Wayne and Else Greenstone first visited Montclair Hawk Lookout in 1981 and were captivated by the enthusiasm of the count compiler Andrew Bihun, Jr., and of course the hawks.  After that day, Wayne and Else began spending more and more time watching hawks at the site. In 1988 when Andrew passed, Else Greenstone assumed daily compiling duties for the site and the Montclair Bird Club.  Else welcomed all visitors with a dazzling smile and invited them to enjoy the hawk flight.  Her enthusiasm and gentle kindness to everyone was legendary among eastern hawkwatchers as she shared the mystery and wonder of the migration with hundreds of school children annually. 

Wayne and Else were regular visitors to Hawk Mountain for the regional meeting, the Kittatinny Roundtable. Wayne served on HMANA board of directors in the late 1990s and Else was the MidAtlantic regional editor for a stint.  Wayne also served on board of New Jersey Audubon, which has assumed oversight of the spring and fall hawkwatch at Montclair Hawk Lookout in recent years and hires a seasonal counter to conduct the annual counts.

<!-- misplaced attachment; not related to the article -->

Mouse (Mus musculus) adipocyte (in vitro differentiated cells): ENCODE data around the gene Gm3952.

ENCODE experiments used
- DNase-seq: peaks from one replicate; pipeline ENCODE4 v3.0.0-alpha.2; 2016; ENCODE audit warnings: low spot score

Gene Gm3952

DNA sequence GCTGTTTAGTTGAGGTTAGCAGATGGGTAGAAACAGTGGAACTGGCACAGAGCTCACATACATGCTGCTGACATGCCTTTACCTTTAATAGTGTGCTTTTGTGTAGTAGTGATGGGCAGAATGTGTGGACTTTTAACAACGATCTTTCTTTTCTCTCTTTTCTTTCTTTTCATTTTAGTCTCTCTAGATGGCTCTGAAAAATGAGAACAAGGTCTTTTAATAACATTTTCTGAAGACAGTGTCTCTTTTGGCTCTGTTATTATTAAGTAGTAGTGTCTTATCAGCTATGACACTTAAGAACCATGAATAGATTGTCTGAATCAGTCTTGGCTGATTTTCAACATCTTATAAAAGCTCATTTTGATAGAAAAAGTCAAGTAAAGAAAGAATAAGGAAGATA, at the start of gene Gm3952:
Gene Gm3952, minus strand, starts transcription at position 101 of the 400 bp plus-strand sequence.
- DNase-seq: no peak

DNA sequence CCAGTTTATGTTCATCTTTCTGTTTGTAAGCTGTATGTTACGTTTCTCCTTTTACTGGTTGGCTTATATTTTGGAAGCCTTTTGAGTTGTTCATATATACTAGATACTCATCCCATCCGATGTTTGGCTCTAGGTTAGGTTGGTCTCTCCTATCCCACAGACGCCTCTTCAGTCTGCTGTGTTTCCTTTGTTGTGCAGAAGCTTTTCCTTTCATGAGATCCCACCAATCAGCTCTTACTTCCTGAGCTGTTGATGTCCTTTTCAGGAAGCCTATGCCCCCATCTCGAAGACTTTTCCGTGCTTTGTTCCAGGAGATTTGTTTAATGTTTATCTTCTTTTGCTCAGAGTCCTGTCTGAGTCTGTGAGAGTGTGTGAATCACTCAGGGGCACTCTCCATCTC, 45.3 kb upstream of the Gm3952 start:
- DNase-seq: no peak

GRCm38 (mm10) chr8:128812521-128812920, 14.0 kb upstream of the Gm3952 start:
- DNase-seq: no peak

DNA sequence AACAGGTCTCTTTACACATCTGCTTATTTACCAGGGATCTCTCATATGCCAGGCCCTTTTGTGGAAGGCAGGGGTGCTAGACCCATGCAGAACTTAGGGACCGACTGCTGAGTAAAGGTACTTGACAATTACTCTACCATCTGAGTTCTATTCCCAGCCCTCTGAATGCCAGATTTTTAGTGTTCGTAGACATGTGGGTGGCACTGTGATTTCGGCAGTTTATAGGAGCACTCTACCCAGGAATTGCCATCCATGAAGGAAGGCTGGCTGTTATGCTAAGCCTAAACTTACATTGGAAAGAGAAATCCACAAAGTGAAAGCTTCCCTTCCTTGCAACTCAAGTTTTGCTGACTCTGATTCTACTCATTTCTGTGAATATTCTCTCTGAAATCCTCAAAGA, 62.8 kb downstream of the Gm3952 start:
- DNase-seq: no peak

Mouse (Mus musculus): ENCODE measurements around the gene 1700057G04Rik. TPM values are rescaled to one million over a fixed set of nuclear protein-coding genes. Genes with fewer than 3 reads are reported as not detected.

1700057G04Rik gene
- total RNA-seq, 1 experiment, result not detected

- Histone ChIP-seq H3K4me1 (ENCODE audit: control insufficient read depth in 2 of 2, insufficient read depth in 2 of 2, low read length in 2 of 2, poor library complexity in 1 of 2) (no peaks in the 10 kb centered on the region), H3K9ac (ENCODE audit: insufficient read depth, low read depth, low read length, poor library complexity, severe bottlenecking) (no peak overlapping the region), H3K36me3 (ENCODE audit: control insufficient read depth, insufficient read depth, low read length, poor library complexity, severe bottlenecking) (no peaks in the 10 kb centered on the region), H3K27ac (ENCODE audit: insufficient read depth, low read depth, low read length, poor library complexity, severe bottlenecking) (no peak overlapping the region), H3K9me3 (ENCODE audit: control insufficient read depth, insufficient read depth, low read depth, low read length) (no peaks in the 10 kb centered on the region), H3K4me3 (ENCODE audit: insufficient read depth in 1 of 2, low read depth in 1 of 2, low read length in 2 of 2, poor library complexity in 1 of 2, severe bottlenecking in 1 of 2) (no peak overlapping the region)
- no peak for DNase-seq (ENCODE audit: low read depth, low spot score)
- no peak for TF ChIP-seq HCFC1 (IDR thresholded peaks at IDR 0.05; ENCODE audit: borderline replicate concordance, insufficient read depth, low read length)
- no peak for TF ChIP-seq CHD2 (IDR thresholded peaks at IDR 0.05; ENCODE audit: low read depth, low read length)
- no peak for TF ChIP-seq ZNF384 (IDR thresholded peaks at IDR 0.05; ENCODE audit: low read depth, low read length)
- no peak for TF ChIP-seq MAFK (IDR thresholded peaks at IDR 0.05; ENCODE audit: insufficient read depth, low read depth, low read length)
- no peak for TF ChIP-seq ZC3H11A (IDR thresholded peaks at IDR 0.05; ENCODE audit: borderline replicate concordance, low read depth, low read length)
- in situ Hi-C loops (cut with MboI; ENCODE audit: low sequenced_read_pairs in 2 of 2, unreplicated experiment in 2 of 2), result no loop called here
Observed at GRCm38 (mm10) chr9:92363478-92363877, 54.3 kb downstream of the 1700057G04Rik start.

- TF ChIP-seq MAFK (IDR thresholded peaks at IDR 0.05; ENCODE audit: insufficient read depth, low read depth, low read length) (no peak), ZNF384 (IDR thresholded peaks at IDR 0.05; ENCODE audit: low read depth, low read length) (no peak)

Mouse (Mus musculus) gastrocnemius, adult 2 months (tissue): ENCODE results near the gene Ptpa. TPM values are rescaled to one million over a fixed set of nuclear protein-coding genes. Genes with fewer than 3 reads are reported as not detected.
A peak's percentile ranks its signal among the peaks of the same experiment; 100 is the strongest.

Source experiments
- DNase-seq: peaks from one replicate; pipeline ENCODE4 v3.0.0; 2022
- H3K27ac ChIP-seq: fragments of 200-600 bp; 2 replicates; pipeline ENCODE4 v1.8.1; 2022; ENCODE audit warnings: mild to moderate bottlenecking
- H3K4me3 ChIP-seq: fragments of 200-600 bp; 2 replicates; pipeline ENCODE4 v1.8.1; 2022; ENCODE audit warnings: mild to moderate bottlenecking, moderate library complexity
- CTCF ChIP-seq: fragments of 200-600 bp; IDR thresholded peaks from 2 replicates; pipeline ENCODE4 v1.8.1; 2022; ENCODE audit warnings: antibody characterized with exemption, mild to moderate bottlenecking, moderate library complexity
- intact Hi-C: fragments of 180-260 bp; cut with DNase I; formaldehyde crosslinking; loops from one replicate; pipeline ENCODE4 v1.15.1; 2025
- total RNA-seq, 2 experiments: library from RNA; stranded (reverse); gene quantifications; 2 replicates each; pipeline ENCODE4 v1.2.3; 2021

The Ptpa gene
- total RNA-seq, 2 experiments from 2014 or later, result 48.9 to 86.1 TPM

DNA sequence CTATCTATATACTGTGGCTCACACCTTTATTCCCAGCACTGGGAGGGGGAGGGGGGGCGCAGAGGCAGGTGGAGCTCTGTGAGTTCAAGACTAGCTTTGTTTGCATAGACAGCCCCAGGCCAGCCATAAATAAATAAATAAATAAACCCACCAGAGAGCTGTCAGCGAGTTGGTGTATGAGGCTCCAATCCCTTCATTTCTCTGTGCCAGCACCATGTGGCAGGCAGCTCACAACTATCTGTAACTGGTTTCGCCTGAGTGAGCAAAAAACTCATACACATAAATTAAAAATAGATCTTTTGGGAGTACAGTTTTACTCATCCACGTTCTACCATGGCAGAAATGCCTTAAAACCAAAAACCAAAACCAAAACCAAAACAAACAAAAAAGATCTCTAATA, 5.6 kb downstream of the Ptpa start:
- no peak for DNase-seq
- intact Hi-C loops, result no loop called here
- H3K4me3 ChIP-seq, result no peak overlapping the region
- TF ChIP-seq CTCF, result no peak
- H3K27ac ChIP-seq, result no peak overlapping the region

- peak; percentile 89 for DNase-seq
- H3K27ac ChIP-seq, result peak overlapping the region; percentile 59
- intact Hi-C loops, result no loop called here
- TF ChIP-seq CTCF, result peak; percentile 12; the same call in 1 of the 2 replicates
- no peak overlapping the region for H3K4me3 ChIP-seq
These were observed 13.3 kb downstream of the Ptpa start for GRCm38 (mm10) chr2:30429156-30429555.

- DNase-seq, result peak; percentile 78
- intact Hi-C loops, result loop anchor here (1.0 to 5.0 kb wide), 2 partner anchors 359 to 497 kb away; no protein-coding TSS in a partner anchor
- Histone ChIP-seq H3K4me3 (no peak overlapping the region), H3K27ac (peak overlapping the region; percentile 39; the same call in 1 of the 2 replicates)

The Broad-winged Hawk migration was the favorite time of the season for Wayne and Else.  Laurie Goodrich relates that “Prior to Hawkcount.org, Wayne would often call me to share particularly notable flights or to check on how we did or to lament on where the birds might be.  It was always fun to hear from Wayne and Else and talk about how they were doing.  Although the computer updates are handy, I miss the Greenstone calls!” 

Both Wayne and Else were co-authors on a Wilson Journal of Ornithology study comparing the timing of NJ and PA broad-wing migration with Hawk Mountain authors.

Montclair Hawk watch has maintained consistent coverage since 1957, and since 1980s onward the Greenstones have ensured its daily coverage in both fall and spring.  As